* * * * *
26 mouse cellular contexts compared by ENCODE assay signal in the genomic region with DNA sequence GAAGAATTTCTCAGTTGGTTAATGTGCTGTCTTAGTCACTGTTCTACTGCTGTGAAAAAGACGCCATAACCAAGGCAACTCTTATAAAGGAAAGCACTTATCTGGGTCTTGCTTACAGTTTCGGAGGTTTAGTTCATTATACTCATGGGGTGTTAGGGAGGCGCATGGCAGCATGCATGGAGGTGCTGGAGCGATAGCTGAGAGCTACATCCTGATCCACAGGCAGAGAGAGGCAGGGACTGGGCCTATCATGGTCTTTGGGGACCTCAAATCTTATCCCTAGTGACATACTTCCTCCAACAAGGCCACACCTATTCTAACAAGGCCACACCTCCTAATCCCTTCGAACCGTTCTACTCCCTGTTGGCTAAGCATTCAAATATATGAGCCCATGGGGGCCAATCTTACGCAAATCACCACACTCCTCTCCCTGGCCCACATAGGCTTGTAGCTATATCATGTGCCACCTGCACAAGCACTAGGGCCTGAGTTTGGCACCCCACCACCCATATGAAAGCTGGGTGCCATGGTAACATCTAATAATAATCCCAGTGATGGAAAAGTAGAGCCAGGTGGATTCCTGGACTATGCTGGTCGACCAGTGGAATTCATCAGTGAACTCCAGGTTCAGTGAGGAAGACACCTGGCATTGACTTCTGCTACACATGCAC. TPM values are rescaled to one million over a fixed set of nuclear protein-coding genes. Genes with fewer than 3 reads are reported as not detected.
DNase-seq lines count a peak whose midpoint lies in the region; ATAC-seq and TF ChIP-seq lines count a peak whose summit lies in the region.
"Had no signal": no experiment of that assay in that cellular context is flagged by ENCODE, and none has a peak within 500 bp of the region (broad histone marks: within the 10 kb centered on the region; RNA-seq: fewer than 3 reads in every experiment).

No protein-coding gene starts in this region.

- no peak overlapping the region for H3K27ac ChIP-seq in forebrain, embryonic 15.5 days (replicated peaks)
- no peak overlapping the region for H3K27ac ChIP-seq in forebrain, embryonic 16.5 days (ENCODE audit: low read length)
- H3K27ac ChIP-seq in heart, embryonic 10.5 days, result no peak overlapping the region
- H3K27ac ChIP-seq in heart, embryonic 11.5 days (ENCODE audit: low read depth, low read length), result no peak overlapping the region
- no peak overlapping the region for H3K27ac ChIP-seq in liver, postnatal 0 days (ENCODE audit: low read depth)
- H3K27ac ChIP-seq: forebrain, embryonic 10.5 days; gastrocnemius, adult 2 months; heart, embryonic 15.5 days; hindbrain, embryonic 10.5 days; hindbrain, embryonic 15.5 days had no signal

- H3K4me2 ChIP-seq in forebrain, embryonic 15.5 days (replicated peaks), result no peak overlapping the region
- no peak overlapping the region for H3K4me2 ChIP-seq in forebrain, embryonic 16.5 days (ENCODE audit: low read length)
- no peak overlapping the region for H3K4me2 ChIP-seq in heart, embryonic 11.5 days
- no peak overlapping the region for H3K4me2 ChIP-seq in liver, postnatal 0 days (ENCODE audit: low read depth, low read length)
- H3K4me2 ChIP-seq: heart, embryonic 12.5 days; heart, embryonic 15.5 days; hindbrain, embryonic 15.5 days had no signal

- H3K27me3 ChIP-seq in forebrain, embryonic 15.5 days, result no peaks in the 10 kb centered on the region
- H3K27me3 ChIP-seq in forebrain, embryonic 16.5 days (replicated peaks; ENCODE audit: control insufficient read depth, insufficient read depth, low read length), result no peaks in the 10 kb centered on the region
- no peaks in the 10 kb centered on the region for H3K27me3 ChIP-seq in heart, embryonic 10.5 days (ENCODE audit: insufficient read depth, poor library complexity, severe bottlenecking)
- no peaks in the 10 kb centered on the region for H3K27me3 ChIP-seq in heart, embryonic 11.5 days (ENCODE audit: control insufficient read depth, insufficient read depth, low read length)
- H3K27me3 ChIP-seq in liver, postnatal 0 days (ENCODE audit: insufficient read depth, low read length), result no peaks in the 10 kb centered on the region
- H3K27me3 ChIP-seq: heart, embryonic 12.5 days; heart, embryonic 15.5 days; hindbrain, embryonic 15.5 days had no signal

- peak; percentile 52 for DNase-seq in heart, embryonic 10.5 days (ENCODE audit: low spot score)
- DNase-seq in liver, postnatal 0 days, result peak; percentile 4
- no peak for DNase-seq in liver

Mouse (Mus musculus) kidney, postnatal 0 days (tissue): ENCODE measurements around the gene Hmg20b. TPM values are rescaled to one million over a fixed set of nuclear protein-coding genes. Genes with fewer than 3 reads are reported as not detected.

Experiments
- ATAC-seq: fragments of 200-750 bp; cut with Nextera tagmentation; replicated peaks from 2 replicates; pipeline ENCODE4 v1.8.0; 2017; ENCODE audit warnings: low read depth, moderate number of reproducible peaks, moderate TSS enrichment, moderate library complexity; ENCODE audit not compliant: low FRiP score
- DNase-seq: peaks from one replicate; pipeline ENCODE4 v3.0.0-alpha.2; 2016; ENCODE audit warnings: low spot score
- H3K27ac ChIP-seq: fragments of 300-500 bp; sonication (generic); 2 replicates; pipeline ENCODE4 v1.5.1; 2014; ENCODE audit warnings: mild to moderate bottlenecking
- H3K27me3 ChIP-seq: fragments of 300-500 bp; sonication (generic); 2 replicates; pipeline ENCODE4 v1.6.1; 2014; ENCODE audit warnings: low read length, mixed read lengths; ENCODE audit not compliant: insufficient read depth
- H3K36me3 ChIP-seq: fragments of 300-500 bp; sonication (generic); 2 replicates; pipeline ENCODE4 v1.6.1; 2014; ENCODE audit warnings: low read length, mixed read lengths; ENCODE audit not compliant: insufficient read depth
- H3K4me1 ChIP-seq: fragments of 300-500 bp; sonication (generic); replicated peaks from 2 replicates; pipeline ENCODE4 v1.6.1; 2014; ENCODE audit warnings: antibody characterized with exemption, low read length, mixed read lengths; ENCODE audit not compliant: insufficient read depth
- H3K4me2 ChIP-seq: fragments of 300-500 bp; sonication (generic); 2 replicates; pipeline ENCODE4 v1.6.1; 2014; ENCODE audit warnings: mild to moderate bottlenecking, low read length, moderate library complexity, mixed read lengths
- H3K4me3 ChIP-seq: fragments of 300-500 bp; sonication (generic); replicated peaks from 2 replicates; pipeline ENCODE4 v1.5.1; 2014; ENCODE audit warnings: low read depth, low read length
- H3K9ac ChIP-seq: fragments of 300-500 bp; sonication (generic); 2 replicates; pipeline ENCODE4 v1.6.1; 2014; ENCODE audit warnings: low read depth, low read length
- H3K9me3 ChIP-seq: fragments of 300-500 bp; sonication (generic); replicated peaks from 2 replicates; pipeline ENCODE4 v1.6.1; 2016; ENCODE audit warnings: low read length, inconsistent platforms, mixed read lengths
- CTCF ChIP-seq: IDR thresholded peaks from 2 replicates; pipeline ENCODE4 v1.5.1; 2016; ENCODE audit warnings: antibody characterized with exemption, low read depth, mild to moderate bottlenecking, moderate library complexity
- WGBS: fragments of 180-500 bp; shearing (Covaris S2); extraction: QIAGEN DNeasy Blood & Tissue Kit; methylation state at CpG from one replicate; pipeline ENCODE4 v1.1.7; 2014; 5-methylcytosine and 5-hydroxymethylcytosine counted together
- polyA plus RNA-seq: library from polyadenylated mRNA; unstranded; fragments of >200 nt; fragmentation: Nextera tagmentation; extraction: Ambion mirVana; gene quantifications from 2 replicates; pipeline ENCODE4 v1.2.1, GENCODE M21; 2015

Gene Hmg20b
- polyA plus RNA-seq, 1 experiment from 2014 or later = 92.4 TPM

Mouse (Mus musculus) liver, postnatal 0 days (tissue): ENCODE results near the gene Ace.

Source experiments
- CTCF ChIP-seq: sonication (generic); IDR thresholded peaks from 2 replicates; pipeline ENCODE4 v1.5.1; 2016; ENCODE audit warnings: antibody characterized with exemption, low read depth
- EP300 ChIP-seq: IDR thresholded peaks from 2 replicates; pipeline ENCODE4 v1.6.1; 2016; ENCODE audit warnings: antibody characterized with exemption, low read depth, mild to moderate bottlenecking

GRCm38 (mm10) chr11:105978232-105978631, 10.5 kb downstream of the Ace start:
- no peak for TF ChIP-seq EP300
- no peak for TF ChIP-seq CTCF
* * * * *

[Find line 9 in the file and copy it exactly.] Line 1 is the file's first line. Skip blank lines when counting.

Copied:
- no peak overlapping the region for H3K27ac ChIP-seq in liver, postnatal 0 days (ENCODE audit: low read depth)